Saturday, March 5, 2011

Interactive plant hardiness zone map

I’m sure that you, as an avid gardener, know your plant hardiness zone. There are many websites that display your zone after you enter your zip code. Some may only give full zones, others may indicate subzones as well (e.g. 9b, my zone).

However, I just came across a site that beats all other hands down. It’s called PlantMaps.com, and it displays zone information for the USA, Canada, and the UK. What makes it so great is its ease of use and the way information is displayed. Using Google Maps technology, it lets you drill down as far as you like, even to street level, although that’s not very useful in this case.

For example, selecting the map for my home state of California I get this:

110304_plantmaps_ca

Using the zone boxes along the left and the top, I can display and hide zones as desired.

Entering my zip code results in a map with weather statistics:

110304_plantmaps_dav1

After I close the weather statistics, I see a map of my region with the zone overlay. I can then zoom in or out to see if I live close to a lower or higher zone.

For example, when I zoom out a couple of levels, I see that we’re surrounded by many different zones ranging from 7a to 10a. (In the following screenshot, the distance from the top of the map to the bottom is roughly 100 miles.)

110304_plantmaps_dav2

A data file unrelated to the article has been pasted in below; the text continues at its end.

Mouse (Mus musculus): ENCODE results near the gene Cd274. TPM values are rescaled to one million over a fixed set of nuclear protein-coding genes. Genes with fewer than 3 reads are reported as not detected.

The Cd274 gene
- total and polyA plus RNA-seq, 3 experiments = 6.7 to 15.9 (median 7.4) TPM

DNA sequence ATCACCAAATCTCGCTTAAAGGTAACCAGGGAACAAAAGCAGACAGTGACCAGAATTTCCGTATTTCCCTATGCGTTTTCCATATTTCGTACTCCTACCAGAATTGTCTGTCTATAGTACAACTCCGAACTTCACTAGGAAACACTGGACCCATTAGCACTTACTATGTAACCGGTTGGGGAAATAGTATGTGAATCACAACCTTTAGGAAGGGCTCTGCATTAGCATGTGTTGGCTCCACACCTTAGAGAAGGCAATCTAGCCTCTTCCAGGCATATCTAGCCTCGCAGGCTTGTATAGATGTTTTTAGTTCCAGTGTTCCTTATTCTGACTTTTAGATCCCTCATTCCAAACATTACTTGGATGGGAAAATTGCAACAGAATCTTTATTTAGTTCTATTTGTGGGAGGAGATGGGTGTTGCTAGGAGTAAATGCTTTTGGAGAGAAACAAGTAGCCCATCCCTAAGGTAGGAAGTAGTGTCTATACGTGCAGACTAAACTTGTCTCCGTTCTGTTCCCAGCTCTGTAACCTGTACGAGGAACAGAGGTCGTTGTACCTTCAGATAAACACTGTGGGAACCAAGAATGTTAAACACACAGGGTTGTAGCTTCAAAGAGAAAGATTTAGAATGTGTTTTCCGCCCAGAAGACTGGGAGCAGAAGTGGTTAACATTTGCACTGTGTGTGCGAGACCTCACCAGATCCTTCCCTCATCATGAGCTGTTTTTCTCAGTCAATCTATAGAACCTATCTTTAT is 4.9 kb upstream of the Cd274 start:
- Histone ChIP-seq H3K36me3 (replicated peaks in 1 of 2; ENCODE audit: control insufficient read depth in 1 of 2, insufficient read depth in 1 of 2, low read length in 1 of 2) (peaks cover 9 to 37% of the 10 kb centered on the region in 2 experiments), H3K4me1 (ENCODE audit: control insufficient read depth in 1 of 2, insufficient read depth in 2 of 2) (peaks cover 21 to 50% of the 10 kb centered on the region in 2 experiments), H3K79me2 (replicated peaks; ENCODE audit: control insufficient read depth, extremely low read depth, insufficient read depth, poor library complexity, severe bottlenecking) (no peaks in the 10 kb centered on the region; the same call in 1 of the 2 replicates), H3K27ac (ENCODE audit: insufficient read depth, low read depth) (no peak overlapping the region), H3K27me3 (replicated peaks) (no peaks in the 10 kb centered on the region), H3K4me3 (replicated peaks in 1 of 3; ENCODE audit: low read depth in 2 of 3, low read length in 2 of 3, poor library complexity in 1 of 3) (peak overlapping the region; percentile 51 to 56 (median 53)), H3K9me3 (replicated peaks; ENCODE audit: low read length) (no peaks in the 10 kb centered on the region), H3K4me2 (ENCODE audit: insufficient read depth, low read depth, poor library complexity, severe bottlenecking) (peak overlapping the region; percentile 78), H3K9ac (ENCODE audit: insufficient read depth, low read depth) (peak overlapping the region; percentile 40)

While I knew that San Francisco and Marin County were zone 10a, I had no idea that there was a small enclave of zone 10a northeast of Sacramento. It even encompasses parts of Woodland, our county seat, located about 10 miles to the north. I really can’t explain why it’s warmer there than here; it might be because of the moderating influence of the Sacramento River. I must admit that I have a bit of zone envy; I’d love to have the extra few degrees of protection zone 10a would give me :-).

110304_plantmaps_dav3

If this site sounds interesting to you, check it out yourself at http://www.plantmaps.com/index.php.

2 comments:

  1. Hey, I'm in 6a, but apparently live 1 block from 5b.

    What we need is a zone map with the resolution of the satellite imagery so I can see what microclimates I have in my yard. =)


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  2. With the proliferation of Internet-enabled personal weather stations, we'll have much more detailed (and differentiated) zone information in the future. I'm not sure how useful it will be, but for people loving weather statistics and maps (like me) it'll be fun.

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